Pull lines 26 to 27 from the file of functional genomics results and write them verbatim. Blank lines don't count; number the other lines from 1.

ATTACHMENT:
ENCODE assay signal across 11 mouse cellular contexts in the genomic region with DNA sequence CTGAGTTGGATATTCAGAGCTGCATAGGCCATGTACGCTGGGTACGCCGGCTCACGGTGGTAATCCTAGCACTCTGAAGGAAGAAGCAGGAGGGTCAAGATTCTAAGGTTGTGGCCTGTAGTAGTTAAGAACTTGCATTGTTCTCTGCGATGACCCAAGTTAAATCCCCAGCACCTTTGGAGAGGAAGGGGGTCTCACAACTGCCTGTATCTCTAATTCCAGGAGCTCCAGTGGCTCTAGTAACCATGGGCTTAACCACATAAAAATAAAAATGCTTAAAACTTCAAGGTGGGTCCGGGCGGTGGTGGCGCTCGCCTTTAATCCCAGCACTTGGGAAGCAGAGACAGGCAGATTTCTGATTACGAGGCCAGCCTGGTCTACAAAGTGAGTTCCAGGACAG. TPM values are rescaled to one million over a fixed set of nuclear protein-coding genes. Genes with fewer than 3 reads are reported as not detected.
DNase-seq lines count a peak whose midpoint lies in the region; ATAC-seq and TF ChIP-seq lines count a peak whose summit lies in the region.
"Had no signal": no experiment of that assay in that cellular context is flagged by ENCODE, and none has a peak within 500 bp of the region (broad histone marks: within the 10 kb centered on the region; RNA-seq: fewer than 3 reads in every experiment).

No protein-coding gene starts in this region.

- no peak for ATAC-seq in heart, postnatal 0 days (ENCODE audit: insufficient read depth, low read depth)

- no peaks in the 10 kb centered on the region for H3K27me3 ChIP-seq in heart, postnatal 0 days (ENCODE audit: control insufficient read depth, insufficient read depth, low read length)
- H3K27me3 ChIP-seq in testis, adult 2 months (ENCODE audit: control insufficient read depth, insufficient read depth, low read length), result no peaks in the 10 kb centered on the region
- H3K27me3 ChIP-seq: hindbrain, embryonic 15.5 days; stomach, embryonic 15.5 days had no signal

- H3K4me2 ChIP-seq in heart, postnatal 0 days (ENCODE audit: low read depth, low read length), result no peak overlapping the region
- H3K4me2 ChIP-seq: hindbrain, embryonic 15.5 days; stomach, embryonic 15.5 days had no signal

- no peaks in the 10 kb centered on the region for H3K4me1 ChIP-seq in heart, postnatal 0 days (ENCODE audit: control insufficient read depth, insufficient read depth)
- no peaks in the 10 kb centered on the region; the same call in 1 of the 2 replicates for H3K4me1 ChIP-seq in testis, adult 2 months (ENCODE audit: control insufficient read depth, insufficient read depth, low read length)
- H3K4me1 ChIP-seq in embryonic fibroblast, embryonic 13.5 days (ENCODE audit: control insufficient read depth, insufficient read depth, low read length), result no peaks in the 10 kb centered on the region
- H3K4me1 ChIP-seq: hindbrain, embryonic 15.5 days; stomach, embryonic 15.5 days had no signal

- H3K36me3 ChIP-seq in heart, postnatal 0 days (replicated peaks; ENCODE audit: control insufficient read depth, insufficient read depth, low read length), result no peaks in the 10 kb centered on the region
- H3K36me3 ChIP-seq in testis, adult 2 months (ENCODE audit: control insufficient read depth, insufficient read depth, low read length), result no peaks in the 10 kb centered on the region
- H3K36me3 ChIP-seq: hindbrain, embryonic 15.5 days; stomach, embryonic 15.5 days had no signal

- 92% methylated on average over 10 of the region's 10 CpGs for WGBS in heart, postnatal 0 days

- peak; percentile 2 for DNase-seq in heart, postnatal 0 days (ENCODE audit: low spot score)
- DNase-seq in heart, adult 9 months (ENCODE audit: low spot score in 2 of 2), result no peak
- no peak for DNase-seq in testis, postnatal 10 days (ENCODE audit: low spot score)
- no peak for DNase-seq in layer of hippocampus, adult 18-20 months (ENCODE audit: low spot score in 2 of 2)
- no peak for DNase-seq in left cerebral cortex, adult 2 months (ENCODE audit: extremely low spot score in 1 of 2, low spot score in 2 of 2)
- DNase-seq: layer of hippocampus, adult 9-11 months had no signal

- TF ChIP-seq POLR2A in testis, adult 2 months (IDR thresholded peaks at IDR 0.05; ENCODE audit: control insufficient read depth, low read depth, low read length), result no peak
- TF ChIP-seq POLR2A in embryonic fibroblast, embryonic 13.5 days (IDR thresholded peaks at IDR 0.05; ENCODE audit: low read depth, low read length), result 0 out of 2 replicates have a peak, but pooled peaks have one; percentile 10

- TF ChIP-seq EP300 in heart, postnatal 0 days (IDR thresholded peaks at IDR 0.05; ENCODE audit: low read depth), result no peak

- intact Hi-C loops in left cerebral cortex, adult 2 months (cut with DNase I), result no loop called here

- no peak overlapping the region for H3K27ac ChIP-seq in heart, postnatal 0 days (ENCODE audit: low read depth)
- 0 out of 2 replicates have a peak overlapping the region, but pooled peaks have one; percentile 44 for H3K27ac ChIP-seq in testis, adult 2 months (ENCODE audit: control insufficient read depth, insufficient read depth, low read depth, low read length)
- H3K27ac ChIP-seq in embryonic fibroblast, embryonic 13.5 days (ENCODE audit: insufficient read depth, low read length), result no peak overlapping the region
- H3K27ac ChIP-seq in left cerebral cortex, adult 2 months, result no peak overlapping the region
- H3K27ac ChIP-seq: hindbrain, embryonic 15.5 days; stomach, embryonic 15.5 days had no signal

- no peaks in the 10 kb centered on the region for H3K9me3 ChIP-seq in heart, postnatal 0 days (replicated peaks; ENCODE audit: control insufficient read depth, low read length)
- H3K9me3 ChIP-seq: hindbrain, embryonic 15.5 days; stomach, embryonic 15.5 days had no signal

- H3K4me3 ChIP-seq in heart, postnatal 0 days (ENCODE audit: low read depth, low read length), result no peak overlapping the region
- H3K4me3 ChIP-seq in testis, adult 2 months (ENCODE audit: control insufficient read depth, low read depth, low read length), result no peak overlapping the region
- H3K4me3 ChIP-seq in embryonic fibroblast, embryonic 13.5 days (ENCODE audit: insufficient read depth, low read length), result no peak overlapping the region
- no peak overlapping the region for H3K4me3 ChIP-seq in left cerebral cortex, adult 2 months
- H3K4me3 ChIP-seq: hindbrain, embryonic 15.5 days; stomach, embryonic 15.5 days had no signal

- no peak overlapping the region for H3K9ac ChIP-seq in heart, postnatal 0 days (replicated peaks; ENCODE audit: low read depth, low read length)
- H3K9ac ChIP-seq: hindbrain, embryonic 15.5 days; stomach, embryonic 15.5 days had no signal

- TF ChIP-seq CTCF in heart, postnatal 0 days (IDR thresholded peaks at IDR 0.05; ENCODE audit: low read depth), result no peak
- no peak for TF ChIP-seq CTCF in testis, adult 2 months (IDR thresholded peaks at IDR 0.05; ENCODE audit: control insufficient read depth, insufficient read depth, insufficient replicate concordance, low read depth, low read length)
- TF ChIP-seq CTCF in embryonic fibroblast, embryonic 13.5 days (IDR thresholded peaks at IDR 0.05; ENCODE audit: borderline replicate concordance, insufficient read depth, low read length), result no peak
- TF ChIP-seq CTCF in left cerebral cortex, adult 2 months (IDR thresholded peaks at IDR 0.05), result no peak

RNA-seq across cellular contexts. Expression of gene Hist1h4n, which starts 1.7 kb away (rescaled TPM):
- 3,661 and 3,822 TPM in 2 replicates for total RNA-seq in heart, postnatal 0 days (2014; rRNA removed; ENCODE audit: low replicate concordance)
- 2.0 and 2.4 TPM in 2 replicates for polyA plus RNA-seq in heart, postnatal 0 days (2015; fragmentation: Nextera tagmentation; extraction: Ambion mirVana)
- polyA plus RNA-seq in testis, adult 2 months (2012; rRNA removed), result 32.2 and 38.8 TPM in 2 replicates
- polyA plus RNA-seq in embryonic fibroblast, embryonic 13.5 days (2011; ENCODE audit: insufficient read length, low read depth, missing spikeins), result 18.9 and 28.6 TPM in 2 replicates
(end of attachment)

- TF ChIP-seq POLR2A in embryonic fibroblast, embryonic 13.5 days (IDR thresholded peaks at IDR 0.05; ENCODE audit: low read depth, low read length), result 0 out of 2 replicates have a peak, but pooled peaks have one; percentile 10

- TF ChIP-seq EP300 in heart, postnatal 0 days (IDR thresholded peaks at IDR 0.05; ENCODE audit: low read depth), result no peak